Aggregated by HRS with a wealth of operational data allows the airport to review performance, set targets and create alerts if the passenger experience or operational efficiency are outside set goals. This means the airport can easily identify and rectify emerging operational issues before they impact the customer’s available retail time, or even their propensity to spend. A web-based dashboard, coupled with email and SMS alert systems, allows for immediate action on real-time events.
MFlow Journey can be deployed at one specific point within an airport, such as the security area at Edinburgh Airport, or accommodated across the whole airport to cover arrivals, departures and transfers. The system also has the potential to be deployed as a complete end-to-end solution, from check-in to departure, in combination with other products in the MFlow suite.
Delivering robust airport access control solutions at London Gatwick
London Gatwick is another airport that is constantly reviewing its operational performance and looking at ways that technology can support its goal of providing a world-class service for every passenger. HRS has been working on a series of new initiatives with London Gatwick to introduce innovative technologies as part of the £45m South Terminal refurbishment. As well as deploying 54 MFlow Journey cameras to measure passenger flow through the Central Search Area, Gatwick became the first airport in the world to deploy ‘iris at a distance’ technology within MFlow Track , the world’s leading security and self-service passenger verification platform.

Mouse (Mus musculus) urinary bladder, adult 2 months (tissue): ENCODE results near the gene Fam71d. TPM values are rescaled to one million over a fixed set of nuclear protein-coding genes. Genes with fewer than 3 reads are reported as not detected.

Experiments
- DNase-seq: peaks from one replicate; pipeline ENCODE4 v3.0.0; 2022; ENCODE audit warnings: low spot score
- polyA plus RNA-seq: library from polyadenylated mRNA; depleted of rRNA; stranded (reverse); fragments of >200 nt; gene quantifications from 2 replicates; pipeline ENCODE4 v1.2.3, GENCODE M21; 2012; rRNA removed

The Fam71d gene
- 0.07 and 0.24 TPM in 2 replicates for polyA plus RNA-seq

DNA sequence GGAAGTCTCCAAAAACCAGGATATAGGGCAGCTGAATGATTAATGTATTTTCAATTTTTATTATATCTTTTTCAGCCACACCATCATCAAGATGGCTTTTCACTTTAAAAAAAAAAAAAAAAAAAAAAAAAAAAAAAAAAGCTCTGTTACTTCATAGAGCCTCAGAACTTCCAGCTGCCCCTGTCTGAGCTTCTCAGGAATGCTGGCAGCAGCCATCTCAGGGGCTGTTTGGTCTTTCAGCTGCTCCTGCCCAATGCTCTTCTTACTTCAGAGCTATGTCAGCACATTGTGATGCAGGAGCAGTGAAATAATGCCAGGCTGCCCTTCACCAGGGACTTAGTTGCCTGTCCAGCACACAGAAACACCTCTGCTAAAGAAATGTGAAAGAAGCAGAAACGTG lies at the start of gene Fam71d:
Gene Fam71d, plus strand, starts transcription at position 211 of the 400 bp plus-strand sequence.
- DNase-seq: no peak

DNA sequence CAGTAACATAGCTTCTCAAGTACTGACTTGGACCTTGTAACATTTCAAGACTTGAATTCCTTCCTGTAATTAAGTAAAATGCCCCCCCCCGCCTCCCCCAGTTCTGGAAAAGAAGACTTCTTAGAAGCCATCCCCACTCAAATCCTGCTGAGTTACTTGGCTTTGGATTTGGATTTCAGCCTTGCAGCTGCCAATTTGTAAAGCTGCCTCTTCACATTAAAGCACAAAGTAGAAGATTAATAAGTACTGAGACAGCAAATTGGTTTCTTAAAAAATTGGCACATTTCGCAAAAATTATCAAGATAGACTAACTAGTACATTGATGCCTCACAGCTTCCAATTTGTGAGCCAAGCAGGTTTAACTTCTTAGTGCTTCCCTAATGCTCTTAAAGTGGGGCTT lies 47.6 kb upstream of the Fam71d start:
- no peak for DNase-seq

Initially, the airport conducted a trial designed to improve passenger flow and enhance security within its Common User Lounge, where domestic and international passengers share the same retail opportunities. The system was developed to assign a passenger’s unique iris patterns to their boarding pass, in order to prevent passengers swapping boarding passes within the lounge, while simultaneously reducing the time taken to search and check individuals.
As a result of these successful trials, and as a response to increasing passenger demand for easy-to-use self-service options, London Gatwick has gone on to install a permanent system that integrates and manages multiple biometric devices. Today, iris recognition technology is part of over 20 high-tech eGates, which match enrolled biometric credentials against passenger travel documents within the new South Terminal’s Passenger Search Area.
Travelling towards a more efficient and profitable journey
With Gatwick and Edinburgh in mind, it’s clear to see that the industry is moving towards a biometric end-to-end enabled airport – something that has the potential to make the passenger journey much simpler and more secure while also delivering huge operational efficiencies and non-aeronautical revenue opportunities for airports.
The key to success lays in collaboration between airports, their business partners and trusted technology providers so that proven solutions with commercial return through a focus on the passenger experience and differentiation at its heart. Through the increased adoption of such technologies airports will be in the best possible position to tackle the challenges of operational efficiency, growing passenger numbers and an increasingly service-conscious travelling and shopping passenger with confidence.